“Ferns in general may be thought of as largely being specialists in marginal habitats, often succeeding in places where various environmental factors limit the success of flowering plants.”
Tell me about things that thrive in the shade. Things that were made not for bright light, but for cool, dappled places. That take scarcity and turn it into a profusion of green lace.
Tell me about the things that thrive off what seems like not enough. The things that take too-cold, too-dry, too-dark, and blanket them with improbable beauty.
Tell me about tender things that surprise you with their strength.
Here—I will tell you a story, too:
My grandmother, the one I never knew, was a mother and a musician and a teacher and an artist. A queenly woman. She died of pneumonia during a flu outbreak when she was only in her forties, after a lifetime of struggling with severe allergies and asthma. I have always thought of her as strong in heart, weak in body. It recently struck me, though, that a woman who survived her birth only because the neighbor lady sucked the fluid from her lungs to get her breathing, who most likely survived two bouts of tuberculosis, who struggled to breathe off and on all her life, with very little of the medical intervention available now—that woman must have been incredibly strong, period. And from everything I know about her, she lived abundantly.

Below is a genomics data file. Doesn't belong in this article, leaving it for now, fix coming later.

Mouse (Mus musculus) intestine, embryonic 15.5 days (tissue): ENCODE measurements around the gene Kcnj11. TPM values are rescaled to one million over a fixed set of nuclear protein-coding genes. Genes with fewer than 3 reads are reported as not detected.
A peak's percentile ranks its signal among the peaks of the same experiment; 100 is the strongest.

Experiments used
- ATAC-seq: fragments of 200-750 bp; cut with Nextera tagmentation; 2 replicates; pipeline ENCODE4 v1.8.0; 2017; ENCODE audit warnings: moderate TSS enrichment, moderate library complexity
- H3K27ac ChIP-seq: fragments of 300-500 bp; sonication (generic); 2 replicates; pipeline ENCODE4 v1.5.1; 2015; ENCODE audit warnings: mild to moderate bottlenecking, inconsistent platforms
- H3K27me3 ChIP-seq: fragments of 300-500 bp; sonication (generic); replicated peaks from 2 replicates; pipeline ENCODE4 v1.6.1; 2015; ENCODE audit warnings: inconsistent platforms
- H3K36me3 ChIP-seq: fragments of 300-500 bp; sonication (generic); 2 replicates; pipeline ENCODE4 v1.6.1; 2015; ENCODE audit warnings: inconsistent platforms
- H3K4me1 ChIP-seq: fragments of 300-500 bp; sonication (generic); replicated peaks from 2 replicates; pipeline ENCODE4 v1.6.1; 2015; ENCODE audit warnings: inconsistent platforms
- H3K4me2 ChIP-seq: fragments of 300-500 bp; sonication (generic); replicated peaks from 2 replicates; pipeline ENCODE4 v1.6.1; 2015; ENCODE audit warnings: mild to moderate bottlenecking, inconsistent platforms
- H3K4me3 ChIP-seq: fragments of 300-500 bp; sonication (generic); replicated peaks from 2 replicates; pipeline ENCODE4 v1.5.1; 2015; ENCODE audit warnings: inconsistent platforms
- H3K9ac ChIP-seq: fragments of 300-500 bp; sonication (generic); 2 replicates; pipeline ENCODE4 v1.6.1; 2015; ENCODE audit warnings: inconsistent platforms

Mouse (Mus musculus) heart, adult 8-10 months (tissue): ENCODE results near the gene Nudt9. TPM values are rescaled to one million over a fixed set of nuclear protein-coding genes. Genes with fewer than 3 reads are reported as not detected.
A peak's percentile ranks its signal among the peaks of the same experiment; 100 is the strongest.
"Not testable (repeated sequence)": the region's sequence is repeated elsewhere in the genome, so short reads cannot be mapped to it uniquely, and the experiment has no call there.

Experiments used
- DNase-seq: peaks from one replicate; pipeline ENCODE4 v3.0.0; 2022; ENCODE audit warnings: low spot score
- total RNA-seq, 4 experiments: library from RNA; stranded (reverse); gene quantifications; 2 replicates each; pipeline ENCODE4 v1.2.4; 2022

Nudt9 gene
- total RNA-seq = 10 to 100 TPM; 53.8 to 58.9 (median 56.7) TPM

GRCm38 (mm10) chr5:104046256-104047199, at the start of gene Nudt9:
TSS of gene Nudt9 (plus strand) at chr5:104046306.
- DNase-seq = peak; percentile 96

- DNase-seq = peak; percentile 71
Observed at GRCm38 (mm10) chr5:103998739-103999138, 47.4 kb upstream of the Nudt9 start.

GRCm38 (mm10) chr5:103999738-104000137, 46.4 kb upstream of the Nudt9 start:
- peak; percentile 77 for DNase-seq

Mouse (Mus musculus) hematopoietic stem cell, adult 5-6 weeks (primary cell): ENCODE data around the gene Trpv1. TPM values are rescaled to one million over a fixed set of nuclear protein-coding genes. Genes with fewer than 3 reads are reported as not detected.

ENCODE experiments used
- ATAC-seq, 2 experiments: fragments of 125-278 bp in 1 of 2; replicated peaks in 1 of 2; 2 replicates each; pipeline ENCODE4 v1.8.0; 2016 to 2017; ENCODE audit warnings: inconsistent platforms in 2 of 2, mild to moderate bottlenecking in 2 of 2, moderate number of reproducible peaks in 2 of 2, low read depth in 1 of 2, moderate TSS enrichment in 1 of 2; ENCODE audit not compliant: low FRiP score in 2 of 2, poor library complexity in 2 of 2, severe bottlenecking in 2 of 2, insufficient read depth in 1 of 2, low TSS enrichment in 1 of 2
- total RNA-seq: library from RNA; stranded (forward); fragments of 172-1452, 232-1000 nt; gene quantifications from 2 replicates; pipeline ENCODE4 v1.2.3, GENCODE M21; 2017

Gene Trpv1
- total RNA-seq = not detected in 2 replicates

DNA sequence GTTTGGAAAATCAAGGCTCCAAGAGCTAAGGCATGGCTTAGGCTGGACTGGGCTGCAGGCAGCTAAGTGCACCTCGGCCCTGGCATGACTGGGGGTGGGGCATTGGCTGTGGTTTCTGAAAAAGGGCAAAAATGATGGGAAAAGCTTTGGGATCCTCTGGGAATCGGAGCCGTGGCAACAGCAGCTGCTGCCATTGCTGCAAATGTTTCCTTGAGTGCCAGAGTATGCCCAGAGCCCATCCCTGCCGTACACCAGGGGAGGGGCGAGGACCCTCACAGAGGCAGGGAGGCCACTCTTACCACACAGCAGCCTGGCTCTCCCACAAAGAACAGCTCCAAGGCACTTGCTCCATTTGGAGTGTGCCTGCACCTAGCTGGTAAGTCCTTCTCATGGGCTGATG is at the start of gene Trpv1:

Does it make sense when I tell you that I feel her legacy as keenly as that of the grandmother I knew most of my life, who lived to be 97? Neither one has seen the end of her influence.
Tell me about those things—and those people—made just for their specific time and place—the ones who blanket their world the way ferns blanket the forest floor, delicate and strong, graceful and bountiful, soaking up every last bit of light.
More in this series: Moth, Birch, Turtle Hunting
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